There are many ways to adapt contractor-style table saws to dust collection systems. They all tend to follow a common blueprint, but naturally they range from simple to complex, depending on how much effort you want to put in and how much dust you are willing to let leak out.
Image credit: WOOD Magazine
The solution above, Tip #9 from this collection of tips at WOOD Magazine, is among the simpler systems, which makes it a good illustration of the basic technique. You place plywood between the base and the saw so dust doesn't fall out the bottom, attach a port for a dust collector or shop vac, and cover the back so the sawdust is captured. This particular version has some downsides: first, the blade can't be tilted while the back panel is on. Second, the airflow path isn't shaped -- it mostly enters from the opening in the back for the motor and exits straight down the pipe, which means dust will still tend to collect in the corners.
Stepping up a bit in complexity, you can somewhat solve the problem with the back panel by having different back panels for common angles. You could have one for 90° and one for 45°, each shaped to cover the gap with the saw tilted at that angle. The back panel can be attached various ways. Here are examples using magnets or with Velcro. Pictured below is an example of that technique, with the blade titled at 45° and the corresponding panel installed.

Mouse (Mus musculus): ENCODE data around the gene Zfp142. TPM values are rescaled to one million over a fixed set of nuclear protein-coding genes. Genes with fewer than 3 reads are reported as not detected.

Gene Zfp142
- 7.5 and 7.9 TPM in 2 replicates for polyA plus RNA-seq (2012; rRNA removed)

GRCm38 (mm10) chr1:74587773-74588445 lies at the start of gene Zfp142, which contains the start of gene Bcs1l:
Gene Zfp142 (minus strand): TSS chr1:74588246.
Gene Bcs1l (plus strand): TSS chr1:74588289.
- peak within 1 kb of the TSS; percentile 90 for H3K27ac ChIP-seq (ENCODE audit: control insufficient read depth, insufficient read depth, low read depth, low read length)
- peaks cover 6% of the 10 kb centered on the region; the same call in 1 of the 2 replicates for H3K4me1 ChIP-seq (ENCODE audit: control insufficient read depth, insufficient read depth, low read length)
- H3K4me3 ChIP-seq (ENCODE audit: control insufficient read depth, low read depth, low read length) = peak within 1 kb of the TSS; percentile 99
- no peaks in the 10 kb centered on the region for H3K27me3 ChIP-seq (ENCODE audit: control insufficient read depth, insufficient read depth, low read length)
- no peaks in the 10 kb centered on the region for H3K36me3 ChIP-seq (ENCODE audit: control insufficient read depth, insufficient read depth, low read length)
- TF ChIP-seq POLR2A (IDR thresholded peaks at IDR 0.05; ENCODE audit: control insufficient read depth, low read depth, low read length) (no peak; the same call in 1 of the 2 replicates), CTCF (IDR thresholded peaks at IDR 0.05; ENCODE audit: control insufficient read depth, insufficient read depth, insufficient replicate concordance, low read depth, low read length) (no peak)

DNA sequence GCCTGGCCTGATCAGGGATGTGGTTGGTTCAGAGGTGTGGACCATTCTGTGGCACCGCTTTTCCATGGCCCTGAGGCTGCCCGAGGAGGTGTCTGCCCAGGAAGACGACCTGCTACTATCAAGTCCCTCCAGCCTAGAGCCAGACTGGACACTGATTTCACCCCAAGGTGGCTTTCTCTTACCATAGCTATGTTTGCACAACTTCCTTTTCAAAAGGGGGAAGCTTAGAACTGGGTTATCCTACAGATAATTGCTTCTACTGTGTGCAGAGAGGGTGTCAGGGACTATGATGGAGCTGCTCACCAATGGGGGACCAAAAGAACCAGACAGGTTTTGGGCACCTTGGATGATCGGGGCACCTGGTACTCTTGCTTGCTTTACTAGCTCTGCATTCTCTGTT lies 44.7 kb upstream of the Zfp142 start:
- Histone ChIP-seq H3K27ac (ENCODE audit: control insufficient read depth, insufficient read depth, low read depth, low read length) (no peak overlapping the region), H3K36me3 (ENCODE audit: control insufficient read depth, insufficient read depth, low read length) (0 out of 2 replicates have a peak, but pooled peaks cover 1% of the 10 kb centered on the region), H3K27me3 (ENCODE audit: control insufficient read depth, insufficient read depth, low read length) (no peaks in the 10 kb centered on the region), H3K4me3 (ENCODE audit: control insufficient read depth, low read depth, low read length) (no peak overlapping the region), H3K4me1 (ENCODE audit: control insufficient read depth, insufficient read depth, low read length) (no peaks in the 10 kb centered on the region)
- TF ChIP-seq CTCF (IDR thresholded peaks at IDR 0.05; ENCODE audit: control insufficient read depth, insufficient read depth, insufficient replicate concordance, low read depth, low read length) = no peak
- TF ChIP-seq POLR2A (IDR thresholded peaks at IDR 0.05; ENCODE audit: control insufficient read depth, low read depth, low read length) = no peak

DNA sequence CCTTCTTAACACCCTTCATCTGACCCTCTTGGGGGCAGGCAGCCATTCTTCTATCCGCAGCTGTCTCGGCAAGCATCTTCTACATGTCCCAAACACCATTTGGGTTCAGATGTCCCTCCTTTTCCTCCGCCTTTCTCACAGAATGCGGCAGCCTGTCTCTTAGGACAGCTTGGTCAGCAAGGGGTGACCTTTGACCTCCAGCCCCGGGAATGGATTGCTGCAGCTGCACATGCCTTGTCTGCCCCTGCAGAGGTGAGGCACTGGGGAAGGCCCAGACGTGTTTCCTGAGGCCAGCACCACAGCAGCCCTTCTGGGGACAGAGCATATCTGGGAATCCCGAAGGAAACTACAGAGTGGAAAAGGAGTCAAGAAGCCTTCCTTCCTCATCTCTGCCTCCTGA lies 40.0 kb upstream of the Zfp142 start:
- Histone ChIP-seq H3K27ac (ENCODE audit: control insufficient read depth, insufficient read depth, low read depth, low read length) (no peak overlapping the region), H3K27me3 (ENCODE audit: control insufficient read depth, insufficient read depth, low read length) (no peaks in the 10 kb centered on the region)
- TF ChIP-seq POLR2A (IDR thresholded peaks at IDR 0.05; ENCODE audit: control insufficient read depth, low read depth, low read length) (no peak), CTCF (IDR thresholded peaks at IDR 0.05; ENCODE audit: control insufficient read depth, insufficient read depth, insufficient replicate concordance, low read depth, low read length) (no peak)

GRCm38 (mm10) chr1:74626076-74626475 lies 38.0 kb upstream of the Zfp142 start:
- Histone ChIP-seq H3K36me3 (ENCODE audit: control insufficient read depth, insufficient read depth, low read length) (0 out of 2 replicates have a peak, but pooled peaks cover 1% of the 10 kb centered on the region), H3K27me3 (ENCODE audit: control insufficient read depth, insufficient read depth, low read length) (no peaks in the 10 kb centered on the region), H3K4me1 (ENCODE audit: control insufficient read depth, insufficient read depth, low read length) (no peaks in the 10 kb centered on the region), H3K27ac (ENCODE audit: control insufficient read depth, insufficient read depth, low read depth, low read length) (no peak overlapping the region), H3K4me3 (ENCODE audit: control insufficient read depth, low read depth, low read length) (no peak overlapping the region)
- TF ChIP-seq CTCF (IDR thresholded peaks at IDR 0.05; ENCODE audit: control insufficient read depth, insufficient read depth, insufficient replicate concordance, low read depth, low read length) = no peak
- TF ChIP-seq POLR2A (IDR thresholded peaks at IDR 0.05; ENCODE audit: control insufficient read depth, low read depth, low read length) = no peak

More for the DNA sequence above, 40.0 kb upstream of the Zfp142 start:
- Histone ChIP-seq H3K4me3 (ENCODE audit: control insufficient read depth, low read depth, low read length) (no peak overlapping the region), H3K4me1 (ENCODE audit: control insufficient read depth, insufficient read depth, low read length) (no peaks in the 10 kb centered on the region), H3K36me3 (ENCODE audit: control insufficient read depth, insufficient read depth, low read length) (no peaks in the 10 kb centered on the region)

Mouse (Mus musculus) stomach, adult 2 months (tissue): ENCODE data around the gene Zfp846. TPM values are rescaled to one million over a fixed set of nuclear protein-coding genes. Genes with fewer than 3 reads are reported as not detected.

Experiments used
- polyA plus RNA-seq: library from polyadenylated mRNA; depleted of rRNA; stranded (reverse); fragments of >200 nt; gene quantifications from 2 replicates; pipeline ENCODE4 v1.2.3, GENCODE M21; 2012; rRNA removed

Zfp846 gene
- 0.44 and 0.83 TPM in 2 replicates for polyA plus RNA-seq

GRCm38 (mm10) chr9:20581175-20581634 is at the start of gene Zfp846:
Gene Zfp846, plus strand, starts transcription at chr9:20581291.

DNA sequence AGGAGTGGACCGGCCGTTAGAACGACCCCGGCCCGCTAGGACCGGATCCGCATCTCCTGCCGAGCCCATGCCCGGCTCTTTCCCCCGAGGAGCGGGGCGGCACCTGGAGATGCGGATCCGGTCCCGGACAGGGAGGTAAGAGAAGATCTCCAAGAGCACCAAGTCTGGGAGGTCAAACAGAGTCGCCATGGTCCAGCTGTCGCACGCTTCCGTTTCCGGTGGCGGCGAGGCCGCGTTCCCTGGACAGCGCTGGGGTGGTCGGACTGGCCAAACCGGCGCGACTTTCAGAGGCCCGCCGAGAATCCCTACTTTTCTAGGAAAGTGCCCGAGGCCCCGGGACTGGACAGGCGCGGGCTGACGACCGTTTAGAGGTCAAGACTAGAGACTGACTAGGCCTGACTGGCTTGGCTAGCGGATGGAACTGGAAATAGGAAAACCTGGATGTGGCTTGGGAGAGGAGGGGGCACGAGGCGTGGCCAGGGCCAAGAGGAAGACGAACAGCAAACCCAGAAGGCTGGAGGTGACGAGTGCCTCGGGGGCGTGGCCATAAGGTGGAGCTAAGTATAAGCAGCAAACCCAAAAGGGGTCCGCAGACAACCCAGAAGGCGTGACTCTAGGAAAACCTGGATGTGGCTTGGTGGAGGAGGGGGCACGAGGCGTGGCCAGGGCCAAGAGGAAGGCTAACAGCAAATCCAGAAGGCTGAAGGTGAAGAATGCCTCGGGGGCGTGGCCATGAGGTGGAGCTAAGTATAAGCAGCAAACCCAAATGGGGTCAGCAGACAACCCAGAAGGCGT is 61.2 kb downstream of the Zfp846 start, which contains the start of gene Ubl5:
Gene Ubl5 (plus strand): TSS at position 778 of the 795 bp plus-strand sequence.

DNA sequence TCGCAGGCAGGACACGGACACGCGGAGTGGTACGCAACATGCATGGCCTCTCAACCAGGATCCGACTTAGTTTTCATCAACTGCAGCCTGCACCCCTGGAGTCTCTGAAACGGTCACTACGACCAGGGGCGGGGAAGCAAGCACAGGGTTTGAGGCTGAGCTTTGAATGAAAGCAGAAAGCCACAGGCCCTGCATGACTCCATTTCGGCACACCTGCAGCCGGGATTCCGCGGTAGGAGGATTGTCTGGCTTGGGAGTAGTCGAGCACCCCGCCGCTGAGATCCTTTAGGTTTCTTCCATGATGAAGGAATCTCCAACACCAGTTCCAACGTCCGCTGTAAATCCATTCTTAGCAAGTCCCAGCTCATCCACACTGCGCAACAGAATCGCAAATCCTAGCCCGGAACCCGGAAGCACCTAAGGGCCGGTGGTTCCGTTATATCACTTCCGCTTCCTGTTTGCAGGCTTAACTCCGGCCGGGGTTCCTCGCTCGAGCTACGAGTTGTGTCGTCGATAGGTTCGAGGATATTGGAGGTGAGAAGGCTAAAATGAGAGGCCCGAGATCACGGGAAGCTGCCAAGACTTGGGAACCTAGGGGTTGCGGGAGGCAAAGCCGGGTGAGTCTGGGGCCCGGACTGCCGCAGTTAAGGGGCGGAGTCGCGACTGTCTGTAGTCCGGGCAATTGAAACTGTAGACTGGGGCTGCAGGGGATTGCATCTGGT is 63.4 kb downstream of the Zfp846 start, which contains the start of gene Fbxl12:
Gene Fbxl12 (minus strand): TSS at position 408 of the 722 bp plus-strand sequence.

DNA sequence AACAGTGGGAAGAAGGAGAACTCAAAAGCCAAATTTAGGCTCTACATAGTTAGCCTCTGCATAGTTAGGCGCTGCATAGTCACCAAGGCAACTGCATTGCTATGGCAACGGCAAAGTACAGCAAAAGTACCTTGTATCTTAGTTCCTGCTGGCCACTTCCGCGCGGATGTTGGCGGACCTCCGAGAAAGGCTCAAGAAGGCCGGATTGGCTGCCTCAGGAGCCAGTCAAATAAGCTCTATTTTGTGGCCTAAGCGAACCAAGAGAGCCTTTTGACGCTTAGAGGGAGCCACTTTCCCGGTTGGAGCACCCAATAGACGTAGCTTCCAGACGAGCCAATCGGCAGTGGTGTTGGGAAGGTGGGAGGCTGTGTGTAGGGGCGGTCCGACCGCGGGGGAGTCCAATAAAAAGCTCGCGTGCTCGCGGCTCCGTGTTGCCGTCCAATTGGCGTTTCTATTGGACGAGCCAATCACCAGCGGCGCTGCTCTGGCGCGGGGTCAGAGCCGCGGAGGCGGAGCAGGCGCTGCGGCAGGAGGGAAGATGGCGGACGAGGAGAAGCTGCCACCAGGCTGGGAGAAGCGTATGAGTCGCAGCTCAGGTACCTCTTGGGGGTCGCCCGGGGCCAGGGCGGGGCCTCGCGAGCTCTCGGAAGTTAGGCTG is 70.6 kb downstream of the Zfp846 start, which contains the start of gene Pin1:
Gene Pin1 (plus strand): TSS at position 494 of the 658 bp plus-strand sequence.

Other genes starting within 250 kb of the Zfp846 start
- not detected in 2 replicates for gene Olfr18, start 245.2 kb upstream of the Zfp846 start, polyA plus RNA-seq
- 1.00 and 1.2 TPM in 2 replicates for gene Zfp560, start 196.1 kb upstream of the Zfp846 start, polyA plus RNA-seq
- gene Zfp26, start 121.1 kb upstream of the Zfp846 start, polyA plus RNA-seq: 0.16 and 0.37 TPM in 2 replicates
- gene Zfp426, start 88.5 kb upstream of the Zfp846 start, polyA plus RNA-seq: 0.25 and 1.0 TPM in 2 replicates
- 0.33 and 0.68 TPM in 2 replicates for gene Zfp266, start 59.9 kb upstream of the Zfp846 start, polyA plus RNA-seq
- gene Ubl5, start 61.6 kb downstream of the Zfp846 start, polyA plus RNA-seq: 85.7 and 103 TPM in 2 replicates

Image credit: American Woodwoker Editors / Popular Woodworking
In that picture you can also see an example of a more complicated technique to prevent dust from building up. Instead of using a simple plywood base across the bottom, they use the space under the stand to build a sloping profile so dust will tend to fall towards the relocated collection port.
And there are even fancier options. I particularly like this system from Richard Babbitt published in Fine Woodworking, first because it takes airflow path into consideration, and second because it completely encloses the motor, allowing full use of the table saw's tilt function without compromising the dust collection system. The box enclosing the motor doubles as a short outfeed table.
Image credit: Fine Woodworking
To quote the Richard Babbitt, "No matter which type of saw you have, the principle is the same: Close off most of the saw, allow rapid airflow in a few key areas, and you'll send the dust toward the hose and not into the shop." The pictured system has an additional benefit of drawing the air in across the motor, keeping the motor cooler in the process.
As you can imagine, the construction details of how this is accomplished are necessarily specific to each table saw. If you're inclined to go this route, I highly recommend Babbitt's article Dust-Proof Any Tablesaw in issue #205-May/June 2009 of Fine Woodworking. The full article is available as a PDF to digital subscribers of Fine Woodworking. It discusses design considerations, and how to adapt the concept to saws other than the ones pictured. It also has a section on improving dust collection for cabinet saws.